Tuesday, 25th June 2024

11/23/2010: Iowa football notebook

Posted on 23. Nov, 2010 by in Iowa Football


Iowa head coach Kirk Ferentz discusses the 24th-ranked Hawkeyes' regular season finale this weekend at Minnesota with the media during his final weekly press conference of the 2010 season on Tuesday, Nov. 23, 2010 at the Hayden Fry Football Complex in Iowa City.

By Brendan Stiles


IOWA CITY, Iowa — Gone are the hopes of winning a Big Ten crown. Gone are the hopes of a second consecutive BCS bowl appearance. But with the No. 24 Iowa Hawkeyes entering their season finale at Minnesota on Nov. 27, plenty remains at stake.

For one thing, a Hawkeye victory over the Golden Gophers would keep “Floyd of Rosedale” residing in the atrium of the Hayden Fry Football Complex for the fourth straight year. It would also be the ninth victory for Iowa over its rival to the North in the 12 years Kirk Ferentz has been the team’s head coach.

Also at stake possibly is a New Year’s Day bowl game. Right now, there are three bowls truly in play for the Hawkeyes. The Outback Bowl and Gator Bowl are both played on Jan. 1 in the state of Florida, with the Outback in Tampa and the Gator in Jacksonville. There’s also the Insight Bowl in Tempe, Ariz., should both of the aforementioned bowls pass up on Iowa.

This will mark the first time Iowa and Minnesota have met in the Golden Gophers’ new home, TCF Bank Stadium, which opened on Minnesota’s campus last year after the Golden Gophers spent 27 seasons at the Metrodome. It will also be the last time these two teams meet at the end of the season, as Iowa will begin a Thanksgiving weekend rivalry next year with Big Ten newcomer Nebraska.

“It made sense,” Ferentz said about the Hawkeyes having had their game with Minnesota during the month of November from 1983 until now. “But again, with the expansion, a lot of things that made sense aren’t necessarily connecting anymore. So it’s just part of the deal.”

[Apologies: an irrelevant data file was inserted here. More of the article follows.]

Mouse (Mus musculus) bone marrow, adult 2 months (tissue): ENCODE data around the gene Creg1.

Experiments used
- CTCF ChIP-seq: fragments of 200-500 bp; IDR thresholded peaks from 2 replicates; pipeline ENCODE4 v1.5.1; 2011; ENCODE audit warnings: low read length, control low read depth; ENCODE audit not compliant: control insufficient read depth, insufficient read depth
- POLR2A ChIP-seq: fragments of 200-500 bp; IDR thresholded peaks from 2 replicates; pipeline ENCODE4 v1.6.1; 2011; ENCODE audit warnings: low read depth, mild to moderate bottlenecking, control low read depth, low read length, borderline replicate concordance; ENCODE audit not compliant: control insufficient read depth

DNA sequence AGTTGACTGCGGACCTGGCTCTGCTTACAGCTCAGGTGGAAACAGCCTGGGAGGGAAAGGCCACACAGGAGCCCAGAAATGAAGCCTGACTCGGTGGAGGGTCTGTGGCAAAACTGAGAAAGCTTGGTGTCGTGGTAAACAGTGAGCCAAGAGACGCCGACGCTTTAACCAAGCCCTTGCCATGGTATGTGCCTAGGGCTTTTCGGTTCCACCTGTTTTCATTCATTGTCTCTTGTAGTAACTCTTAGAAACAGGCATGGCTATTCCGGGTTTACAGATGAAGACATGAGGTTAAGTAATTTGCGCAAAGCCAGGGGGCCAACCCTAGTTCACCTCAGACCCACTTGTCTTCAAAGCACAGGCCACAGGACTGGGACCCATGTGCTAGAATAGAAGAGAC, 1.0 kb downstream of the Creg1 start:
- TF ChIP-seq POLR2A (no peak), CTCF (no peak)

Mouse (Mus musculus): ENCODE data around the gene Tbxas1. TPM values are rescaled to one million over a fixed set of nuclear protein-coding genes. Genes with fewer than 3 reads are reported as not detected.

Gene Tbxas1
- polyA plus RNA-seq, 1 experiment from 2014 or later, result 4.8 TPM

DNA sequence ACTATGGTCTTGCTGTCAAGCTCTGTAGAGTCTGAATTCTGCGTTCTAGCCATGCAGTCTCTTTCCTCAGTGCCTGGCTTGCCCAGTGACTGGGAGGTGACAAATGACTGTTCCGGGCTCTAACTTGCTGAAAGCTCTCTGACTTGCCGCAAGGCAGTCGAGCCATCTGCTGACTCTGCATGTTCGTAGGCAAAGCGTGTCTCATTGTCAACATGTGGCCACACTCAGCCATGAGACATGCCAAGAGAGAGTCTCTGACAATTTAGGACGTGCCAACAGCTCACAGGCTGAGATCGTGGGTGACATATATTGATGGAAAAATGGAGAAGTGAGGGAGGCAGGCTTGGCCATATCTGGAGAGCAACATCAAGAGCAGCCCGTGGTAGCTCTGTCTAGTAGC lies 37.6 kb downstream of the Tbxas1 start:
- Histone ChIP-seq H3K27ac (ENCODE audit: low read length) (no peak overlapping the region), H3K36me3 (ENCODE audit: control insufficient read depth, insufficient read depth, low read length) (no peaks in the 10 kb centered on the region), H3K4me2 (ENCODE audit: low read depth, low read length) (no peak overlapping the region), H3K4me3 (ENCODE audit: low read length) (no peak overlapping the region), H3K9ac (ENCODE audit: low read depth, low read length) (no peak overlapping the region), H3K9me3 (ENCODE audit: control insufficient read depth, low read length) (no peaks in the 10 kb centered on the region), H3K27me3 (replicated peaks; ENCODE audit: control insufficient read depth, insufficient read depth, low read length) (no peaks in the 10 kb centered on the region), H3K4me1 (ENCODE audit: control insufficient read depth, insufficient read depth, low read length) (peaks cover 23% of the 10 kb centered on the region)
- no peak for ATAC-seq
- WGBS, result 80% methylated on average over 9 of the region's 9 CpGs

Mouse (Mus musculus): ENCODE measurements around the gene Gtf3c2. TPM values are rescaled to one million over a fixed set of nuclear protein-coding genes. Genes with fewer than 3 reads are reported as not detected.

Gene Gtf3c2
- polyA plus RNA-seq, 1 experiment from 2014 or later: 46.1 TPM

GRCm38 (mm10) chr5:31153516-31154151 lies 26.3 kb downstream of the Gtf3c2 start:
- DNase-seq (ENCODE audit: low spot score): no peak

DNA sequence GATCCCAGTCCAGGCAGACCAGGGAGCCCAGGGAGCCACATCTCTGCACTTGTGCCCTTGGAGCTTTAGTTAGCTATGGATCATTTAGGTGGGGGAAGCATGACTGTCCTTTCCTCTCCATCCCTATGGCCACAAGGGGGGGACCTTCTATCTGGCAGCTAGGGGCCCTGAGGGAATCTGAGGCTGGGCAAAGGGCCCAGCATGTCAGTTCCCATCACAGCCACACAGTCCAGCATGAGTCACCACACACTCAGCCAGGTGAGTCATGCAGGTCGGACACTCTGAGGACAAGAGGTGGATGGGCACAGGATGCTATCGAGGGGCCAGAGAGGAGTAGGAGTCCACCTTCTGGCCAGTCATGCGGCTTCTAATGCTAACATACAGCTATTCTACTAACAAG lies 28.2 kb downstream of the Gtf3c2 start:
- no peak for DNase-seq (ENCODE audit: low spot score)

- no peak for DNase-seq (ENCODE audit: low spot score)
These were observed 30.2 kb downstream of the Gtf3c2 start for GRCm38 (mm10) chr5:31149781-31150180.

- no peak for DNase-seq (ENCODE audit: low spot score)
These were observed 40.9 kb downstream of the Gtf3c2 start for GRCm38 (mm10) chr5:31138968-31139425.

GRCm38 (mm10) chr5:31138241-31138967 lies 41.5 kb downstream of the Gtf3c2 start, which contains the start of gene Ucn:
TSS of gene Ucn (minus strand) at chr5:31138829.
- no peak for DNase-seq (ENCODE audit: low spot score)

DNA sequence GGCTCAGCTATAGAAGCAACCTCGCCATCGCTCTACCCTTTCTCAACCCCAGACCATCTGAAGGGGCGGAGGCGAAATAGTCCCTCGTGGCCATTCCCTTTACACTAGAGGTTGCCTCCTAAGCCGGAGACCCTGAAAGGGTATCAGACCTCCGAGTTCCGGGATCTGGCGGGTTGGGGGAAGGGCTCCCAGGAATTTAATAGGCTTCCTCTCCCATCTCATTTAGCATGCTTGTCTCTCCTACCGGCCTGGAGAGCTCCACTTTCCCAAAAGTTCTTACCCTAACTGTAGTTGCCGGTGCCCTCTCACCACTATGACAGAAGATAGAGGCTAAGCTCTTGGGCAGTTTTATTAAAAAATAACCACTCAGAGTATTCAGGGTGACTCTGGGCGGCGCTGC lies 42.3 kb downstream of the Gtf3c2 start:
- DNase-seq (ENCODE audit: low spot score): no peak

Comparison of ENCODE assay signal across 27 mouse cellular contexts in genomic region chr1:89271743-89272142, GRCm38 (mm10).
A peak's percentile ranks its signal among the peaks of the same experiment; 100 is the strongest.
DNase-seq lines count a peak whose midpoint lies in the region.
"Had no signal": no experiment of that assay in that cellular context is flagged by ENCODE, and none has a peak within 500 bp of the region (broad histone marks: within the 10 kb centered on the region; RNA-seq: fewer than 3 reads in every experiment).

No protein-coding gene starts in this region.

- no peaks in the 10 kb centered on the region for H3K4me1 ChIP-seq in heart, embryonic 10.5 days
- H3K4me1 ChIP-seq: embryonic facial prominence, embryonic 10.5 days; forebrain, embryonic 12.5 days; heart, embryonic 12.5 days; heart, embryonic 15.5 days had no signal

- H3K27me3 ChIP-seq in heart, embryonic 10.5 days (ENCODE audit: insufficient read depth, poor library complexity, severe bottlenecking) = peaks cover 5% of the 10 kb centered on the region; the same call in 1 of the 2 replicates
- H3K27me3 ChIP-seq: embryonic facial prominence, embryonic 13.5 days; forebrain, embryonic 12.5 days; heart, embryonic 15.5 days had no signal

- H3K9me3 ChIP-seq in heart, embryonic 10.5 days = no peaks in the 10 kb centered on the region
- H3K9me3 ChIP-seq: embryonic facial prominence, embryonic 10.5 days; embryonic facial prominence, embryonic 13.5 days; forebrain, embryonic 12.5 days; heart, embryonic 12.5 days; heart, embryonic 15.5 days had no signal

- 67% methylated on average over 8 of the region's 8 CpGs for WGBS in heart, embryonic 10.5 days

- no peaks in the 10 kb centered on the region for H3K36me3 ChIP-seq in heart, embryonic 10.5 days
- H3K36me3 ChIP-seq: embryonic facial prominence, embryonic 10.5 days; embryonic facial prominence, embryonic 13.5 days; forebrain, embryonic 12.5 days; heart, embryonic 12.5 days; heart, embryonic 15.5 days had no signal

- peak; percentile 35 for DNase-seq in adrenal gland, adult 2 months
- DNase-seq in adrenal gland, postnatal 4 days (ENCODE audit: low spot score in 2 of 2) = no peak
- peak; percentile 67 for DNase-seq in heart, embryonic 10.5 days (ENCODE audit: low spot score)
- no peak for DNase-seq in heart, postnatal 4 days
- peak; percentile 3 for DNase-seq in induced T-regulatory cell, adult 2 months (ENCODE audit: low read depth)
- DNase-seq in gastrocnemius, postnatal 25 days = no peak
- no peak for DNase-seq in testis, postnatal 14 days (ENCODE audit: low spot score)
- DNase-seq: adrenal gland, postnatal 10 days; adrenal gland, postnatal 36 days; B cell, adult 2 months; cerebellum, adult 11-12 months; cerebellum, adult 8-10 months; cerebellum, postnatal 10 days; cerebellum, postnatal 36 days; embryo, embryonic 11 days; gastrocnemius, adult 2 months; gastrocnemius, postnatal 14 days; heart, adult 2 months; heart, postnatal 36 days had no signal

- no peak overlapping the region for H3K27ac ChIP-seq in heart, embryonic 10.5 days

One thing the Hawkeyes are looking to have to their benefit is not having classes due to the UI being on Thanksgiving break. As a result, this gives the players more time to focus on football and preparing for this game.

Senior offensive lineman Julian Vandervelde likened this week to preparing for a bowl game, especially with Minnesota having nothing to lose entering this contest.

“It’s the last game for an extended period of time,” Vandervelde said. “It’s an opponent that you respect and that we have a great history with, but at the same time, you really, really want to beat them.

“Normally, we’d be playing for a bowl trophy. This time, we’re playing for Floyd of Rosedale. So not having classes and being able to focus entirely on Minnesota, you get that sort of bowl atmosphere.”

Adjusting holiday plans

This isn’t the first time under Ferentz that the Hawkeyes have played a game over Thanksgiving weekend. This is the first time, however, the plan of playing after the national holiday was premeditated.

Iowa played a game at Iowa State back on Nov. 24, 2001, two days after Thanksgiving that year. But the game was originally scheduled for Sept. 15, 2001, and was pushed back two months due to the 9/11 terrorist attacks.

As a result of that, the Hawkeyes’ practice schedule was altered a bit. The plan for Thanksgiving is to have an early practice, allowing the players to head out around 12:30-12:45 p.m. Ferentz’s goal when putting everything for this week and beyond together was to make sure the players had a break from football-related things.